Entries in Insurance Institute for Highway Safety (6)


Partial Collisions Prove More Dangerous in New Crash Test

Fstop/Photodisc/Getty Images(NEW YORK) -- While most modern cars offer good protection in head-on collisions, safety experts say small overlap crashes are a different story.  Those crashes primarily affect a car’s outer edges, which aren’t well protected, according to the Insurance Institute for Highway Safety (IIHS).

The IIHS released its findings Tuesday and said that only three of 11 midsize luxury and near-luxury cars put through the new overlap frontal crash test passed with good or acceptable ratings.

Overlap crashes are responsible for a quarter of all fatal front-end collisions, and as the new crash test found, most cars -- domestic and foreign -- are unprepared to keep drivers safe in one of these crashes.

“Nearly every new car performs well in other frontal crash tests conducted by the Institute and the federal government, but we still see more than 10,000 deaths in frontal crashes each year,” IIHS President Adrian Lund said in a news release.  “Small overlap crashes are a major source of these fatalities.”

The key to protection in any crash is a strong safety cage that resists deformation to maintain survival space for occupants.

“It’s packaging 101.  If you ship a fragile item in a strong box, it’s more likely to arrive at its destination without breaking.  In crashes, people are less vulnerable to injury if the occupant compartment remains intact,” said Lund.

The IIHS also released a video with side-by-side comparisons of the dangers and damage between head-on and overlap collisions.  In head-on crashes, the force is spread across the entire front-end safety cage of the vehicle.  Cars are designed today to absorb impact in the center of the vehicle, not the corners.

“The main thing that needs to happen to provide better crash protection in these types of crashes is a better safety cage,” said Lund.

When put through the new test, the Acura TL and Volvo S60 earned good ratings, while the Infiniti G earned acceptable ratings.  The Acura TSX, BMW 3 series, Lincoln MKZ and Volkswagen CC earned marginal ratings.  The Mercedes-Benz C-Class, Lexus IS 250/350, Audi A4 and Lexus ES 350 each earned a poor rating.  All of these cars are 2012 models.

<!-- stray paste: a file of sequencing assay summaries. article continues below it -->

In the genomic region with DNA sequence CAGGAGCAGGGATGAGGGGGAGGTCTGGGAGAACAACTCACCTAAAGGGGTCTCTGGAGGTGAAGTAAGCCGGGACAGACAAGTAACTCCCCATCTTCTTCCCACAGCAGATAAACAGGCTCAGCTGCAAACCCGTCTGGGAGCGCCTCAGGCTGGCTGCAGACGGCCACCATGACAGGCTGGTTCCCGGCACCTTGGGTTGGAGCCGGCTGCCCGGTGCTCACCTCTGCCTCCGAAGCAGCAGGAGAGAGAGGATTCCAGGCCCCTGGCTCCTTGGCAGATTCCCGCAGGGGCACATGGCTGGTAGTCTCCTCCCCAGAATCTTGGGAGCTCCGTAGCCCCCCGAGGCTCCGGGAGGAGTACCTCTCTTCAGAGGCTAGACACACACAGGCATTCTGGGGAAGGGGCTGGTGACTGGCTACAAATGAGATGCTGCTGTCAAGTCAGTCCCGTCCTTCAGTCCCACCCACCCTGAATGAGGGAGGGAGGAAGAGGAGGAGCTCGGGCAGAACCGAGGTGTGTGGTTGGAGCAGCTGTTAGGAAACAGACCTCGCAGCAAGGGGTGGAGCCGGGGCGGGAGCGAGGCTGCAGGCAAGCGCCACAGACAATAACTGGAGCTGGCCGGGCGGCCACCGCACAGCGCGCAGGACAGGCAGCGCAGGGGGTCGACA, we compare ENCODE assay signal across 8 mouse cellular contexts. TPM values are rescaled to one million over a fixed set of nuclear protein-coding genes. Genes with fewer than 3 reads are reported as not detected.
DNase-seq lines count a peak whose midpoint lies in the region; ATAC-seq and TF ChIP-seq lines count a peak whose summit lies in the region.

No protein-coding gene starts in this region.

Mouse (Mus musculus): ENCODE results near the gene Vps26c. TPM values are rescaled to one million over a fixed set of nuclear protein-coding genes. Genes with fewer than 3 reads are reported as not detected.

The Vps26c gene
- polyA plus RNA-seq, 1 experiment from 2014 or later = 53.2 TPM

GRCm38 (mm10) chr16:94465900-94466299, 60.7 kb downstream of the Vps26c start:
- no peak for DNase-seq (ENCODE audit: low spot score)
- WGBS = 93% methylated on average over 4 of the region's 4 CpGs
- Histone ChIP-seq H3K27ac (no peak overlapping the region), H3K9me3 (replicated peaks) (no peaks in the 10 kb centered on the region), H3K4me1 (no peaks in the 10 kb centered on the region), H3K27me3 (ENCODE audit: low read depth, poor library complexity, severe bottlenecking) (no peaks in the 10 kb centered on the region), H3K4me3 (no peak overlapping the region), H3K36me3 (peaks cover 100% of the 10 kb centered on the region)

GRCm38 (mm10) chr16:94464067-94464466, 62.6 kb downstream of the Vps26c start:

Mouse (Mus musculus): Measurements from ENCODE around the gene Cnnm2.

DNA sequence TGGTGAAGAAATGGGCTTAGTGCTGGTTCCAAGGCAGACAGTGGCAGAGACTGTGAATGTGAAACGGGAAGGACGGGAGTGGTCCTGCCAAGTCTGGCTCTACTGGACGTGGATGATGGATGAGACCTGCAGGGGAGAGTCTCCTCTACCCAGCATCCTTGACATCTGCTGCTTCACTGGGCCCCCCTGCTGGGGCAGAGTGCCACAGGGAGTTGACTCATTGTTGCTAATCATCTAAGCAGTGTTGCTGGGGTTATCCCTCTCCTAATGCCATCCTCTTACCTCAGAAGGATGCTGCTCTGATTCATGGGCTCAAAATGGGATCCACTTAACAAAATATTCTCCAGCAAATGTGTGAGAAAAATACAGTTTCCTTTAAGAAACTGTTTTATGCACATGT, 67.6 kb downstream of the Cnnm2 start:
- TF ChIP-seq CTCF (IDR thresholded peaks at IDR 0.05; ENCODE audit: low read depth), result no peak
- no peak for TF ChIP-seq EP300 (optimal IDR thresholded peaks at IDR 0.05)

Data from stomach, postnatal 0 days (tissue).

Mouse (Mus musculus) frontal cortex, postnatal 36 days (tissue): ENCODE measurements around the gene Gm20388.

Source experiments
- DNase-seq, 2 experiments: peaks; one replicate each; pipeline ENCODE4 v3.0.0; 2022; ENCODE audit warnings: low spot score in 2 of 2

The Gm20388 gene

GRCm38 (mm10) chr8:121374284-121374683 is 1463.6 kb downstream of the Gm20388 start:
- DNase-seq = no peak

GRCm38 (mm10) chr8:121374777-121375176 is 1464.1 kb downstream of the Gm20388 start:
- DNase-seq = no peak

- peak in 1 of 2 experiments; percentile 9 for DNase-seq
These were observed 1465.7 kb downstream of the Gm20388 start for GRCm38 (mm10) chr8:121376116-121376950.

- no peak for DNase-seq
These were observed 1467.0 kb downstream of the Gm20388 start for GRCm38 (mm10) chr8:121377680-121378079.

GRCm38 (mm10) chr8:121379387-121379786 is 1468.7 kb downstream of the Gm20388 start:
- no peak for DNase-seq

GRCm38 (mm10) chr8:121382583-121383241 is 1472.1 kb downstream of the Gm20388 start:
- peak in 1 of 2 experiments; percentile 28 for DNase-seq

“What we’re seeing is the Insurance Institute is going to push the industry into further improving the crash protection in cars for the future,” said Consumer Reports Deputy Automotive Editor Jeff Bartlett.  “The good news is that in years to come manufacturers will be looking very closely at this and making changes that will further improve their crash worthiness.”

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Copyright 2012 ABC News Radio


SUVs, Pickups Less Deadly to Car Passengers

Comstock/Thinkstock(WASHINGTON) -- SUVs and pickups aren’t as deadly to passengers of cars and minivans as they used to be, according to a new study from the Insurance Institute for Highway Safety.

“Until recently, SUVs and pickups were more likely than cars or minivans of the same weight to be involved in crashes that killed occupants of other cars or minivans,” the nonprofit research group said in a statement Wednesday. “That’s no longer the case for SUVs, and for pickups the higher risk is much less pronounced than it had been.”

The group reported that in 2000-01 among 1 to 4-year-old vehicles weighing 3,000-3,499 pounds, SUVs were involved in crashes that killed car/minivan occupants at a rate of 44 deaths per million registered vehicle years. But by the end of the decade, the rate had dropped by nearly two-thirds.

Researchers say improved crash protection in the cars and minivans, including the addition of side airbags and stronger support structures, is one reason for the improvement. Later-model SUVs and pickups were also designed with smaller vehicle impacts in mind -- their front-ends have been better aligned with the energy-absorbing structures of cars.

Designs prior to about 2005-06 mismatched cars and SUVs/pickups, resulting in accidents where larger vehicles would ride up over the smaller ones, causing more trauma to passengers.

“By working together, the automakers got life-saving changes done quickly,” says Joe Nolan, the Institute’s chief administrative officer and a co-author of the new study. “The new designs have made a big difference on the road.”